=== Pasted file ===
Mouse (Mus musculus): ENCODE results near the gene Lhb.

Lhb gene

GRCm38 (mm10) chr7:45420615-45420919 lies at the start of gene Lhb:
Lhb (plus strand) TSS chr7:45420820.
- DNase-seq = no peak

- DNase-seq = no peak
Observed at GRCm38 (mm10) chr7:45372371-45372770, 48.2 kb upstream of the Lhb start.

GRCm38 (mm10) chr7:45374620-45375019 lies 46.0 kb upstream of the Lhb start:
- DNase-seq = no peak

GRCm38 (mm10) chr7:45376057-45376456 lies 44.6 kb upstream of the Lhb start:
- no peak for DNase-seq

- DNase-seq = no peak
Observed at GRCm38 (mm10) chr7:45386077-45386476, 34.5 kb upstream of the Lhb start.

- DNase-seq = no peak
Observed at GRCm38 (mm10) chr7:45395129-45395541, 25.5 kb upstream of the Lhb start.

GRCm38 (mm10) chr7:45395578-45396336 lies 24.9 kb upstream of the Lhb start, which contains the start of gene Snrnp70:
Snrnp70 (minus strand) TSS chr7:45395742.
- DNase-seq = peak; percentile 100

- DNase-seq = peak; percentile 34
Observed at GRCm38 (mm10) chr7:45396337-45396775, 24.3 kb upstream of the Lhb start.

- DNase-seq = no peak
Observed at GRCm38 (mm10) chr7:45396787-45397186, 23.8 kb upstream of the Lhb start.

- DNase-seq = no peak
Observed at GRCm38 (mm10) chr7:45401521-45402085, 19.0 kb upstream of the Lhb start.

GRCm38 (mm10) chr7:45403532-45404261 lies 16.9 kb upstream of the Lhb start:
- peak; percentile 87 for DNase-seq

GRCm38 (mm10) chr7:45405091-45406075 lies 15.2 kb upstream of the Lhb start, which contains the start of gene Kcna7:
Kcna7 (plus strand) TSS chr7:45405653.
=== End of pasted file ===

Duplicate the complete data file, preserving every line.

Mouse (Mus musculus): ENCODE results near the gene Lhb.

Lhb gene

GRCm38 (mm10) chr7:45420615-45420919 lies at the start of gene Lhb:
Lhb (plus strand) TSS chr7:45420820.
- DNase-seq = no peak

- DNase-seq = no peak
Observed at GRCm38 (mm10) chr7:45372371-45372770, 48.2 kb upstream of the Lhb start.

GRCm38 (mm10) chr7:45374620-45375019 lies 46.0 kb upstream of the Lhb start:
- DNase-seq = no peak

GRCm38 (mm10) chr7:45376057-45376456 lies 44.6 kb upstream of the Lhb start:
- no peak for DNase-seq

- DNase-seq = no peak
Observed at GRCm38 (mm10) chr7:45386077-45386476, 34.5 kb upstream of the Lhb start.

- DNase-seq = no peak
Observed at GRCm38 (mm10) chr7:45395129-45395541, 25.5 kb upstream of the Lhb start.

GRCm38 (mm10) chr7:45395578-45396336 lies 24.9 kb upstream of the Lhb start, which contains the start of gene Snrnp70:
Snrnp70 (minus strand) TSS chr7:45395742.
- DNase-seq = peak; percentile 100

- DNase-seq = peak; percentile 34
Observed at GRCm38 (mm10) chr7:45396337-45396775, 24.3 kb upstream of the Lhb start.

- DNase-seq = no peak
Observed at GRCm38 (mm10) chr7:45396787-45397186, 23.8 kb upstream of the Lhb start.

- DNase-seq = no peak
Observed at GRCm38 (mm10) chr7:45401521-45402085, 19.0 kb upstream of the Lhb start.

GRCm38 (mm10) chr7:45403532-45404261 lies 16.9 kb upstream of the Lhb start:
- peak; percentile 87 for DNase-seq

GRCm38 (mm10) chr7:45405091-45406075 lies 15.2 kb upstream of the Lhb start, which contains the start of gene Kcna7:
Kcna7 (plus strand) TSS chr7:45405653.